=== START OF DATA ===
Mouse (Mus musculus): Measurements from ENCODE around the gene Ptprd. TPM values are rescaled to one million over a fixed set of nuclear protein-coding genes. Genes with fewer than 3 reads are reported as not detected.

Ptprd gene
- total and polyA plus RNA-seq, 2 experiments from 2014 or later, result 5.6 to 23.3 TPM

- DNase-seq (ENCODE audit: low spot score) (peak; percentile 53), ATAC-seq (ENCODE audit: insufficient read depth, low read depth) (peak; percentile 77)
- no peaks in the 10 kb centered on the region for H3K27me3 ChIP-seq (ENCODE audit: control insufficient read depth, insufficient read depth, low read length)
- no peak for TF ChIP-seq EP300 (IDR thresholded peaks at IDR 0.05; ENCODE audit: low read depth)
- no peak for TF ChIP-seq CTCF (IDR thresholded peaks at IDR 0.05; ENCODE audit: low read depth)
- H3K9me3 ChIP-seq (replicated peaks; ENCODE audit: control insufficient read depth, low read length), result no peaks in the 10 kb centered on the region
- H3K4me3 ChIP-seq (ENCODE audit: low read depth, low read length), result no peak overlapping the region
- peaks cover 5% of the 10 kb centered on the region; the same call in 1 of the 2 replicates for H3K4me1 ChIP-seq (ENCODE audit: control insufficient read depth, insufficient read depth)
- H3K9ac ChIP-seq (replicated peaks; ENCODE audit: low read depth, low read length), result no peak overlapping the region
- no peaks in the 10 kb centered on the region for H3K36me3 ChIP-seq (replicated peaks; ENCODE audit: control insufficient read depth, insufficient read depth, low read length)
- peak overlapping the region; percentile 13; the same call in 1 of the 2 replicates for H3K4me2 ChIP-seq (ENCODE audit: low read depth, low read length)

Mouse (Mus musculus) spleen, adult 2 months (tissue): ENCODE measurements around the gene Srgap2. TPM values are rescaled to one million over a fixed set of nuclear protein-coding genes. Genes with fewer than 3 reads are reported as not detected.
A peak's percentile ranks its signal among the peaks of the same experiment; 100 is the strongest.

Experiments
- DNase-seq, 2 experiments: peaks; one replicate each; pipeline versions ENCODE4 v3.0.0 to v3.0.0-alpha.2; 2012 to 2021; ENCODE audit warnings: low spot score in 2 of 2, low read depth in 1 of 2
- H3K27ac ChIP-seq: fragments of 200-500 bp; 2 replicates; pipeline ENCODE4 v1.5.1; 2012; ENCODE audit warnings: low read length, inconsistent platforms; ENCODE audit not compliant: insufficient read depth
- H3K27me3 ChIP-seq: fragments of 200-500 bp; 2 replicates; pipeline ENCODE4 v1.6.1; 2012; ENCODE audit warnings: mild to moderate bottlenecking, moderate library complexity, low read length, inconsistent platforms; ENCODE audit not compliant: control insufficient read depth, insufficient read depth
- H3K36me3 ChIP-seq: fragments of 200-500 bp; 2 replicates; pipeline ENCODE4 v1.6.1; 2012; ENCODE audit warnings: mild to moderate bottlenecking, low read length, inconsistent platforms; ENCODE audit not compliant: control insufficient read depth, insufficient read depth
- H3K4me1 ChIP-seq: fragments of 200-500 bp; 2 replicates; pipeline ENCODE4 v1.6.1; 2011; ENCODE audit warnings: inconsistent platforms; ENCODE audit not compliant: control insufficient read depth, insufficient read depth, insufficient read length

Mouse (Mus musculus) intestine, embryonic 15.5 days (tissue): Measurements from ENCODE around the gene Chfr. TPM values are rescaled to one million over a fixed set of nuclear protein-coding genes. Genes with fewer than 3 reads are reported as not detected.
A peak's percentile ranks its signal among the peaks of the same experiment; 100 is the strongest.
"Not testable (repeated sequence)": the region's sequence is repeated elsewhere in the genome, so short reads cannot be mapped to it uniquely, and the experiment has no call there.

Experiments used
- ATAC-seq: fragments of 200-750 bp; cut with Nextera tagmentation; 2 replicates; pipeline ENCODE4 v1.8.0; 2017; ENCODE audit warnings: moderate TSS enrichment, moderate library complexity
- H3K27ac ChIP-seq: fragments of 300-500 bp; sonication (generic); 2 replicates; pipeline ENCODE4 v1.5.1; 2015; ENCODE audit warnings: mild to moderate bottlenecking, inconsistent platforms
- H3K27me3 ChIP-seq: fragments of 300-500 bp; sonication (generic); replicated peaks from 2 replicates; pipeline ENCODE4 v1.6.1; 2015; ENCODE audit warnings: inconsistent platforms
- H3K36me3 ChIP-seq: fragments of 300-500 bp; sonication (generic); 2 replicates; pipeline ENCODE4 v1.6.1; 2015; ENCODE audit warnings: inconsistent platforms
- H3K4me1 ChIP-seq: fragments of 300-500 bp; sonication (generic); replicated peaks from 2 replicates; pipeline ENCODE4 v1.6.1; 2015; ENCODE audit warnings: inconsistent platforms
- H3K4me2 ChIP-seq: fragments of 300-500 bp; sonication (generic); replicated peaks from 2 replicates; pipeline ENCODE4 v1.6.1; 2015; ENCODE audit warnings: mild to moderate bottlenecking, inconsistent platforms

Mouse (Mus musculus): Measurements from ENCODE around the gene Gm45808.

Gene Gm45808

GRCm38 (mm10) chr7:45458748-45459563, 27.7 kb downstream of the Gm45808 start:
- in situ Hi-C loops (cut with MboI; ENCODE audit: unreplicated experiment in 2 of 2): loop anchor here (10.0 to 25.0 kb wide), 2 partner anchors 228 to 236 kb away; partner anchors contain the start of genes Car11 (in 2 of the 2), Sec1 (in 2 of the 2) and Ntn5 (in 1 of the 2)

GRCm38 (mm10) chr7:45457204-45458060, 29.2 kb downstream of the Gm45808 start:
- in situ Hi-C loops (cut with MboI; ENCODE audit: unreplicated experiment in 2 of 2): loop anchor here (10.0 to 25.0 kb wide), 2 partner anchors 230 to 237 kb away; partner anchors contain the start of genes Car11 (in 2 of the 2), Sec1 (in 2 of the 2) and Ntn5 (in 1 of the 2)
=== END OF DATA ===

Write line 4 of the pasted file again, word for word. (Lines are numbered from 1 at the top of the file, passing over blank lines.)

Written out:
- DNase-seq (ENCODE audit: low spot score) (peak; percentile 53), ATAC-seq (ENCODE audit: insufficient read depth, low read depth) (peak; percentile 77)